6 Things You Can Do to Make a Lecture Recital More Fun

Let’s say you agree that classical musicians need to do more to engage today’s audience. How would you go about involving your listeners in the music you play? Here are some examples.

Start with the music

Do not begin your performance with a reading of the composer’s biography. That’s what Wikipedia is for! Unless you can fish out some funny or fascinating anecdote as an opener, save the biographical details for later.

When you do present verbal information, never be satisfied with cold, unrelated facts. Beethoven’s years of birth and death mean nothing unless you put them in the context of the French Revolution and what it meant for him. Chopin’s years are only interesting if you mention the state of his homeland at the time and what an emotional impact it had on him. Debussy’s visit to the world exhibition in Paris is meaningless, unless you can demonstrate how the Gamelan music he heard there permeates his musical language.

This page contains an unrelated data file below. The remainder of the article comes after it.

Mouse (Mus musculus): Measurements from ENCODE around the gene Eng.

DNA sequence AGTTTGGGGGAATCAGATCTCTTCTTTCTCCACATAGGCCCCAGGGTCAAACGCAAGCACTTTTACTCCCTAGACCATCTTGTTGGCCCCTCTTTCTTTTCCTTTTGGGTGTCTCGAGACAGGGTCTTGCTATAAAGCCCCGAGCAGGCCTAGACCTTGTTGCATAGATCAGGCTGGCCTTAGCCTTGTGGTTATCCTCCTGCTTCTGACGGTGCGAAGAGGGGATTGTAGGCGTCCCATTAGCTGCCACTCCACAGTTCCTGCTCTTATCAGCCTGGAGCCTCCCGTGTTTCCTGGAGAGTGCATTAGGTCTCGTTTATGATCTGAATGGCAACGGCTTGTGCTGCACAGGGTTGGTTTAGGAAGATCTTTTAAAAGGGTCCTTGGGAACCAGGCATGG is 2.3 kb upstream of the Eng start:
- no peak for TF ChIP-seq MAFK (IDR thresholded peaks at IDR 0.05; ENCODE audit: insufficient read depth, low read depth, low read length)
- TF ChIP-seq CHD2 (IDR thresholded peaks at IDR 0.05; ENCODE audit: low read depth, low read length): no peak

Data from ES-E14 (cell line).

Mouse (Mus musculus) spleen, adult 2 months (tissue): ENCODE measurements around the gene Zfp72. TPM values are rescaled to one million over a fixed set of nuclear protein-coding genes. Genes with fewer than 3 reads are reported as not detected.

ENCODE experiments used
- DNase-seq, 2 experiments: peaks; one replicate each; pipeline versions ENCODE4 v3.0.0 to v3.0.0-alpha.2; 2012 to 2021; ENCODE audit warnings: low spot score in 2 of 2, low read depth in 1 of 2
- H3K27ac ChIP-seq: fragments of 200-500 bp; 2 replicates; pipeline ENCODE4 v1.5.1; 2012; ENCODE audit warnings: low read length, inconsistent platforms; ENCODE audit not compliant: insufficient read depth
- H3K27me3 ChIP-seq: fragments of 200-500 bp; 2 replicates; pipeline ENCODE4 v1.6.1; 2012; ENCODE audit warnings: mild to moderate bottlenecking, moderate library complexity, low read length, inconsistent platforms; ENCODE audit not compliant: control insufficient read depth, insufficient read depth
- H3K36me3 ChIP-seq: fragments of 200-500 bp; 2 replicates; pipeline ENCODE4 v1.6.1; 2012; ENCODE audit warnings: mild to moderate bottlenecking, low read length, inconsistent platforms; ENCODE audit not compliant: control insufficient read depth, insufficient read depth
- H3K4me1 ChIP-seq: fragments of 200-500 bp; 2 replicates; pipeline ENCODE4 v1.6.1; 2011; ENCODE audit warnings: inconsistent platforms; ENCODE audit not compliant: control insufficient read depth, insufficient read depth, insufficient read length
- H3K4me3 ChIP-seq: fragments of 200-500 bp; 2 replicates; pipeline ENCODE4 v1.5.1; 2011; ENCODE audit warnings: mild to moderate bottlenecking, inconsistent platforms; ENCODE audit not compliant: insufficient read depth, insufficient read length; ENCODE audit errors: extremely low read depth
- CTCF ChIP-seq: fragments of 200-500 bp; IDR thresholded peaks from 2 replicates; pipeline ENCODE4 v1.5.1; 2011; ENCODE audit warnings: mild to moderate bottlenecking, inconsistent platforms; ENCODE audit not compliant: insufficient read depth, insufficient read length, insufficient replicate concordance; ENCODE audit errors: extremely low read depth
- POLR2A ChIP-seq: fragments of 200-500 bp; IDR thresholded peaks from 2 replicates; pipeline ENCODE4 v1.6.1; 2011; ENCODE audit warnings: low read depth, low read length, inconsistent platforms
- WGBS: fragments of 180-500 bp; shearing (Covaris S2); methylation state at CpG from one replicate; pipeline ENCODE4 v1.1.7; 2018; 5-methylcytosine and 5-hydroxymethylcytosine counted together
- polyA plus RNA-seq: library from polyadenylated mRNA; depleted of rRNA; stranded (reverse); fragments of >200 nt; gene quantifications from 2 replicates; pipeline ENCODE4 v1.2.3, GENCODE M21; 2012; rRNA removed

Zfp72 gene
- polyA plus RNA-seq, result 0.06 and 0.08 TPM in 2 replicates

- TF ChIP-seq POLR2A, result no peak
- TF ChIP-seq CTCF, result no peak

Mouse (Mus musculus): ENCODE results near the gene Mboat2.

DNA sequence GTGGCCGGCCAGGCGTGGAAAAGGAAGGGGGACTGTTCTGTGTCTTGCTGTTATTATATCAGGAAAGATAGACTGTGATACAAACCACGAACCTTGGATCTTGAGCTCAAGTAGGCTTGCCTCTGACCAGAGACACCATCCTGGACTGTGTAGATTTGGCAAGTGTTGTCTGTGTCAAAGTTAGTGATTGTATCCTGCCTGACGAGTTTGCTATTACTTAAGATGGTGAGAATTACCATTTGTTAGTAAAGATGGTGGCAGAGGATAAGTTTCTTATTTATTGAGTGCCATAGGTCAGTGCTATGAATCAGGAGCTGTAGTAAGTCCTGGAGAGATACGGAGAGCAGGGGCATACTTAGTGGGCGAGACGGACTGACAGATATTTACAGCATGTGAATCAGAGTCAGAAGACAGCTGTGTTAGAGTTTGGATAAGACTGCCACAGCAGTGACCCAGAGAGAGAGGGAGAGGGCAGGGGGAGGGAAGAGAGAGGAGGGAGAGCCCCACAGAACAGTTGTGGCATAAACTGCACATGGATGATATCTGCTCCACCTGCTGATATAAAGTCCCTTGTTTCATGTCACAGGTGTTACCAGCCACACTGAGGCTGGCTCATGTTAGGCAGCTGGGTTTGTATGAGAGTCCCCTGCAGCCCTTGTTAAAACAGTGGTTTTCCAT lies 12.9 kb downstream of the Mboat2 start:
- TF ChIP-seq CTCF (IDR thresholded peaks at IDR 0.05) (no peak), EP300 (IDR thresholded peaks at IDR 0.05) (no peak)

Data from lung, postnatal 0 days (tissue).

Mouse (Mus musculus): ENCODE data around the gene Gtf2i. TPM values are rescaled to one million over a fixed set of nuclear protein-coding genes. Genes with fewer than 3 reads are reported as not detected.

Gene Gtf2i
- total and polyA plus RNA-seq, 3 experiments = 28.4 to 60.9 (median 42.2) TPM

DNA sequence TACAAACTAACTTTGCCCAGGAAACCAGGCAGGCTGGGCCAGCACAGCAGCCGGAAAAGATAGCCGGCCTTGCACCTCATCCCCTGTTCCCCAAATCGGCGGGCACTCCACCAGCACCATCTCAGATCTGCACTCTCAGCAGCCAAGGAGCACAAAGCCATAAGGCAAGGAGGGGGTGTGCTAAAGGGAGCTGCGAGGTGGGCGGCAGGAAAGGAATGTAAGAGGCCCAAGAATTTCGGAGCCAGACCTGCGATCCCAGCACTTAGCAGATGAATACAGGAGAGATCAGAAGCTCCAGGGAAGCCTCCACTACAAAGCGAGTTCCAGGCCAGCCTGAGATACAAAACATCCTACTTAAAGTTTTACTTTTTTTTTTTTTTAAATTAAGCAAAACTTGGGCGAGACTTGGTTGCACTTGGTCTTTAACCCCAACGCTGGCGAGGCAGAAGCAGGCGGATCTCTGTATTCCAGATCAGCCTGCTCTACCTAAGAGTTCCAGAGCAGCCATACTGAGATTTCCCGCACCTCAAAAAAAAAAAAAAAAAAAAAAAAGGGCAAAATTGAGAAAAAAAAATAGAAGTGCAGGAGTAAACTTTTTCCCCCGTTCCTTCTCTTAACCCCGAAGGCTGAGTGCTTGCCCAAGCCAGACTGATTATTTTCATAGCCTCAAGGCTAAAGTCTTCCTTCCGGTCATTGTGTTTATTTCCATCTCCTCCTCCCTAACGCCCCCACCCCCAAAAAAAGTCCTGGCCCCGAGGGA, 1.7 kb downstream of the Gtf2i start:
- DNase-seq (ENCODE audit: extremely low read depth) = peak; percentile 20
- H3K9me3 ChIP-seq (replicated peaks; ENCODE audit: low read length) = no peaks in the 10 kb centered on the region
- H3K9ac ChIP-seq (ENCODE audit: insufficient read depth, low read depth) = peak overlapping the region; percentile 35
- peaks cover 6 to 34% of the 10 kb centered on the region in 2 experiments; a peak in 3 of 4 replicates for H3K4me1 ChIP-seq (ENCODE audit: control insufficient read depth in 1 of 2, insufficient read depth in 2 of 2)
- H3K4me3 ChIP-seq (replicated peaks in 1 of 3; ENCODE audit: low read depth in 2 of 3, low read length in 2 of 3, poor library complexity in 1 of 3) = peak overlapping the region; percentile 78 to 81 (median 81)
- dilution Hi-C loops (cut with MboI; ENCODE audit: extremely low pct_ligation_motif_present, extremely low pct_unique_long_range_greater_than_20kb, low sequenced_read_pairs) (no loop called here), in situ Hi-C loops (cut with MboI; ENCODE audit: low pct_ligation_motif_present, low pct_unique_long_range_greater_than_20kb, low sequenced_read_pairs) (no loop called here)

Ask questions

After you play a piece, don’t give everything away by telling the audience what you think. First ask your listeners if they liked the piece and why. They may notice some interesting things, which you can then play again and discuss in greater detail.

Ask the audience to be honest about what they didn’t like. An interesting discussion may arise spontaneously between two opposing camps, only if you let them. Don’t take sides too early. Find a way to accept differing opinions. But never cater blindly to what your audience wants. Some music comes as an acquired taste. Our role as classical musicians today is not that of entertainers, rather it is more akin to museum curators.

Shroud the performance in mystery and discovery

Be as creative in your presentations as you are in your musical interpretations! Let’s say you wish to play Beethoven's 32 Variations in C minor and Schubert's late C minor Sonata, and you'd like to highlight the similarity between the main themes of these two pieces. The usual way would be to tell the audience about this similarity, and then play the two themes.